291 Fore St., Portland
On the other hand, sometimes five years is but a blink of an eye in the lifetime of a dump.
Built in 1900, the former chewing-gum factory at 291 Fore St. is known these days as the Old Port home of Hub Furniture. The first three floors of this angular five-story building don’t look that bad from the outside, and Hub uses them as unfinished showroom space — the idea being, apparently, that customers will think the prices are low because money clearly isn’t being spent on extravagances like drywall. But the top two floors, used as warehouse space, look like an inferno waiting to happen. “One can see lots of dusty old mattresses, cardboard boxes and pieces of wood through the dirty windows, some of which are missing panes,” I wrote back in 2008. Those same words apply today.
Hub Furniture President Sam Novick declined to speak with me at the time, and hasn’t changed his mind since. “I’m not sure why you’re calling me back,” he said last month.
Hub Furniture celebrated its 100th anniversary last summer. Perhaps they’ll clean up the attic in time for their bicentennial.
1 Joy Place, Portland
This grey-blue barn off Brackett Street in Portland’s West End was a relic of the neighborhood’s agrarian past. When I first visited five falls ago, neighbor Brian Chick was waging a losing battle against the colony of feral cats living there. “They’re not exactly friendly,” Chick said. Meanwhile, the city was waging a losing battle with owner Albert Bresette, who also owned two structures next to the barn that likewise belied their address — there was no joy about this place.
City officials had demanded that Bresette submit a report on the barn’s structural stability, but a city spokesperson said at the time that he had not done so. The building’s structural integrity was put to the test in February of 2010, when a nor’easter arrived. The barn failed that test. In the face of winds clocked at 65 m.p.h., it toppled like a house of cards. “A total collapse appears to have been prevented by the building next to the barn, which is now propping it up,” the West End News reported.
The remains of the barn were hauled away not long after the storm, but the cat gang moved into the dumps next door. “One of those feral cats chased off my well-mannered cat, and she was MIA for two weeks!” said former Brackett Street resident Caitlin Gilmet. “It was like ‘Nam back there.” One wolf-looking feline seemed to be in charge of the others, Gilmet said.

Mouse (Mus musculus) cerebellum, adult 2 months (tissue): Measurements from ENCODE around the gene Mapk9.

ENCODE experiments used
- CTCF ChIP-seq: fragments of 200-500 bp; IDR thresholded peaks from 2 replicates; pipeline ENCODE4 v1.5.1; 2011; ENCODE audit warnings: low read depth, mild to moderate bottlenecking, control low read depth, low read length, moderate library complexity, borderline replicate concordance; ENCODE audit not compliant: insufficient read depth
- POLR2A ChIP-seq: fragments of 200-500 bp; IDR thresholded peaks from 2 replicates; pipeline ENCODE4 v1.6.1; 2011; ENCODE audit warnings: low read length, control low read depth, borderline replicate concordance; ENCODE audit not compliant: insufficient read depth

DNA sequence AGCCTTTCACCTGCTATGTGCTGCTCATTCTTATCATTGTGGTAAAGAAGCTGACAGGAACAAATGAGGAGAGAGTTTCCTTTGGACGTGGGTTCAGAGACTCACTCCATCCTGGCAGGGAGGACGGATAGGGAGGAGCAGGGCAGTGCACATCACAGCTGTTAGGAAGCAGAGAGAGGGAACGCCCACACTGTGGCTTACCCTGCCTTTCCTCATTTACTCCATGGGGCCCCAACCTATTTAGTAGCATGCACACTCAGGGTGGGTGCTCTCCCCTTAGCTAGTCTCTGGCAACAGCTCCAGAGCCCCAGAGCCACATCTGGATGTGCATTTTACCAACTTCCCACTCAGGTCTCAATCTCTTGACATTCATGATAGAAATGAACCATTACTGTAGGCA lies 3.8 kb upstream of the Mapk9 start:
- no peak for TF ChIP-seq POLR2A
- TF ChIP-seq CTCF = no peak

Portland Inspections Director Tammy Munson said the city is currently trying to get Bresette to voluntarily remove the other buildings. She noted that he did agree to remove one section deemed dangerous.
When I reached Bresette, who lived off Riverside Street, five years ago, he said, “I wish you wouldn’t write about my house,” and added that we’d hear from his attorney if we did (we didn’t). This time, I repeatedly reached full voicemail boxes.
The fate of the rest of Joy Place is probably in Mother Nature’s hands now.
99 Capisic St., Portland
This yellow house on a hill in Portland’s Rosemont neighborhood is the victim of a collapsed marriage, a burglary, and a life at sea. Owner Vincent Devlin was a merchant marine who spent most of his shore time in Ft. Lauderdale. He rented the house at 99 Capisic to various tenants beginning in the mid ’70s, and wasn’t around much to keep an eye on the place until the mid ’90s, when he decided to do some renovation work.
Ten years passed. Life happened. Renovation — not so much. Devlin told me five years ago that the repairs were delayed by a messy divorce. Then, in the summer of ’08, after he’d finally finished the interior, burglars broke in and ransacked the place while Devlin was in Florida. He said that in addition to stealing plumbing fixtures, they made off with all his tools, but that he still hoped to finish the job and rent the house again.
Half a decade later, the place looks as dumpy as ever. Inspections Director Munson said the city has tried numerous times to contact Devlin with requests to, at a minimum, secure the property. “Based on my inspectors’ notes, it appears there is no response from the owner of 99 Capisic Street and it has gone into foreclosure,” Munson said. (My own attempts to reach Devlin were also fruitless — the phone number listed for his Ft. Lauderdale address has been disconnected.)
A sheet of particle board covers the front doorway these days, so perhaps the property is secured. But thanks to an unplowed driveway and a steep slope covered in feet of snow, it’s also pretty much inaccessible. Just like its old landlord.